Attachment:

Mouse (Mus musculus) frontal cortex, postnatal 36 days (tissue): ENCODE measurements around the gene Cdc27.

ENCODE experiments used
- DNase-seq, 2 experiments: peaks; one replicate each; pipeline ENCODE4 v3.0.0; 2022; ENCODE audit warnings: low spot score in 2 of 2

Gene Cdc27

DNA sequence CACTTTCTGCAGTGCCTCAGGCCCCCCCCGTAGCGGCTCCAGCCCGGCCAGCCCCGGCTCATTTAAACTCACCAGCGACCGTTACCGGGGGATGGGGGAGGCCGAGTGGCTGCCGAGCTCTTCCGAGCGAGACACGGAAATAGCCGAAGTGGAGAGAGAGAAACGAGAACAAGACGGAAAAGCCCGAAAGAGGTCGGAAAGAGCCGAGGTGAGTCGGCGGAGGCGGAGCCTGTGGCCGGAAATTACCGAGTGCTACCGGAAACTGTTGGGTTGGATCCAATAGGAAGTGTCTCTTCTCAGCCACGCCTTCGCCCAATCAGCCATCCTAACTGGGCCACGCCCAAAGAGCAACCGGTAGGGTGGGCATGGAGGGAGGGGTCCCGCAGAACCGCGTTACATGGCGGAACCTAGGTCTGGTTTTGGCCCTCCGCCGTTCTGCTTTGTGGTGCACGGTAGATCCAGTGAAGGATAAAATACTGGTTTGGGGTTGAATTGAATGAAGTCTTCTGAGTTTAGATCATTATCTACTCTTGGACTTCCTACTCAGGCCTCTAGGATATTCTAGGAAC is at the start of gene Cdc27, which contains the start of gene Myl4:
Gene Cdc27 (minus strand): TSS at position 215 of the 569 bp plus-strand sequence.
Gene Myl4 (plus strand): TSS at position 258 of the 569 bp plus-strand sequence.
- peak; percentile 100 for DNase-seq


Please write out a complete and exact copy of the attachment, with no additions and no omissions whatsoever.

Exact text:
Mouse (Mus musculus) frontal cortex, postnatal 36 days (tissue): ENCODE measurements around the gene Cdc27.

ENCODE experiments used
- DNase-seq, 2 experiments: peaks; one replicate each; pipeline ENCODE4 v3.0.0; 2022; ENCODE audit warnings: low spot score in 2 of 2

Gene Cdc27

DNA sequence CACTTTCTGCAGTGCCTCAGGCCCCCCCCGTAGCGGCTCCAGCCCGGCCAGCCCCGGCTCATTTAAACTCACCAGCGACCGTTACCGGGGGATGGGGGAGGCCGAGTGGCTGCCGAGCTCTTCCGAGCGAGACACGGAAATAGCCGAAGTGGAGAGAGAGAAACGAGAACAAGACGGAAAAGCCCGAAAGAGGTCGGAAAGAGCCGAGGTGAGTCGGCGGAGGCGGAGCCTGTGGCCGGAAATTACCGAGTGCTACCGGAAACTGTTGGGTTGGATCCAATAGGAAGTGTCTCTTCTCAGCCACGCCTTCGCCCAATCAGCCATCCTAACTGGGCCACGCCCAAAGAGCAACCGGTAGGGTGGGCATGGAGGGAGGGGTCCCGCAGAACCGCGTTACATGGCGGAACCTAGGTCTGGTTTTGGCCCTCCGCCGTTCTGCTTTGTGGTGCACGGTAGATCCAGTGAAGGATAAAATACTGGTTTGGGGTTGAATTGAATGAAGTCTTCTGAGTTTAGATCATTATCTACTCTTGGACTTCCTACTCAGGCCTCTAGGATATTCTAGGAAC is at the start of gene Cdc27, which contains the start of gene Myl4:
Gene Cdc27 (minus strand): TSS at position 215 of the 569 bp plus-strand sequence.
Gene Myl4 (plus strand): TSS at position 258 of the 569 bp plus-strand sequence.
- peak; percentile 100 for DNase-seq